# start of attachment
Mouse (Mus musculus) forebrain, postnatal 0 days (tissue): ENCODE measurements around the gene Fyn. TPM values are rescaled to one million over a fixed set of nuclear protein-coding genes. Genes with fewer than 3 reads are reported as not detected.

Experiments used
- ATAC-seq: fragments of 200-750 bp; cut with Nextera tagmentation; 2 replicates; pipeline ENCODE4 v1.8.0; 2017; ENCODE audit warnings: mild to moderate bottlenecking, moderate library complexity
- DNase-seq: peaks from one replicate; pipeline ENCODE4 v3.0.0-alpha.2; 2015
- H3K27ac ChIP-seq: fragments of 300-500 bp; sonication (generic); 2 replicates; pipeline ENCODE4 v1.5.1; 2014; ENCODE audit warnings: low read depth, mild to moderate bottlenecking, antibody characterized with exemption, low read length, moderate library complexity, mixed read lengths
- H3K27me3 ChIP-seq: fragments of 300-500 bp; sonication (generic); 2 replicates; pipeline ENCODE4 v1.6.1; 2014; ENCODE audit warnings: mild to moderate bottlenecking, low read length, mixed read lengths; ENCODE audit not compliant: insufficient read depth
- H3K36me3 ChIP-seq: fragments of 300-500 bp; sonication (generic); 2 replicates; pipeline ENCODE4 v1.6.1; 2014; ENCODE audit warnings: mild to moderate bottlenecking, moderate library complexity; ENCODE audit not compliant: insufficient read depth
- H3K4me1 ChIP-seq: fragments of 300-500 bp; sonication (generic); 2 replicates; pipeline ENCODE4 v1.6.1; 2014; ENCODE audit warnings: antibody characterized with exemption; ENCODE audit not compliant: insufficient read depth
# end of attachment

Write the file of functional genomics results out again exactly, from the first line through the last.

Mouse (Mus musculus) forebrain, postnatal 0 days (tissue): ENCODE measurements around the gene Fyn. TPM values are rescaled to one million over a fixed set of nuclear protein-coding genes. Genes with fewer than 3 reads are reported as not detected.

Experiments used
- ATAC-seq: fragments of 200-750 bp; cut with Nextera tagmentation; 2 replicates; pipeline ENCODE4 v1.8.0; 2017; ENCODE audit warnings: mild to moderate bottlenecking, moderate library complexity
- DNase-seq: peaks from one replicate; pipeline ENCODE4 v3.0.0-alpha.2; 2015
- H3K27ac ChIP-seq: fragments of 300-500 bp; sonication (generic); 2 replicates; pipeline ENCODE4 v1.5.1; 2014; ENCODE audit warnings: low read depth, mild to moderate bottlenecking, antibody characterized with exemption, low read length, moderate library complexity, mixed read lengths
- H3K27me3 ChIP-seq: fragments of 300-500 bp; sonication (generic); 2 replicates; pipeline ENCODE4 v1.6.1; 2014; ENCODE audit warnings: mild to moderate bottlenecking, low read length, mixed read lengths; ENCODE audit not compliant: insufficient read depth
- H3K36me3 ChIP-seq: fragments of 300-500 bp; sonication (generic); 2 replicates; pipeline ENCODE4 v1.6.1; 2014; ENCODE audit warnings: mild to moderate bottlenecking, moderate library complexity; ENCODE audit not compliant: insufficient read depth
- H3K4me1 ChIP-seq: fragments of 300-500 bp; sonication (generic); 2 replicates; pipeline ENCODE4 v1.6.1; 2014; ENCODE audit warnings: antibody characterized with exemption; ENCODE audit not compliant: insufficient read depth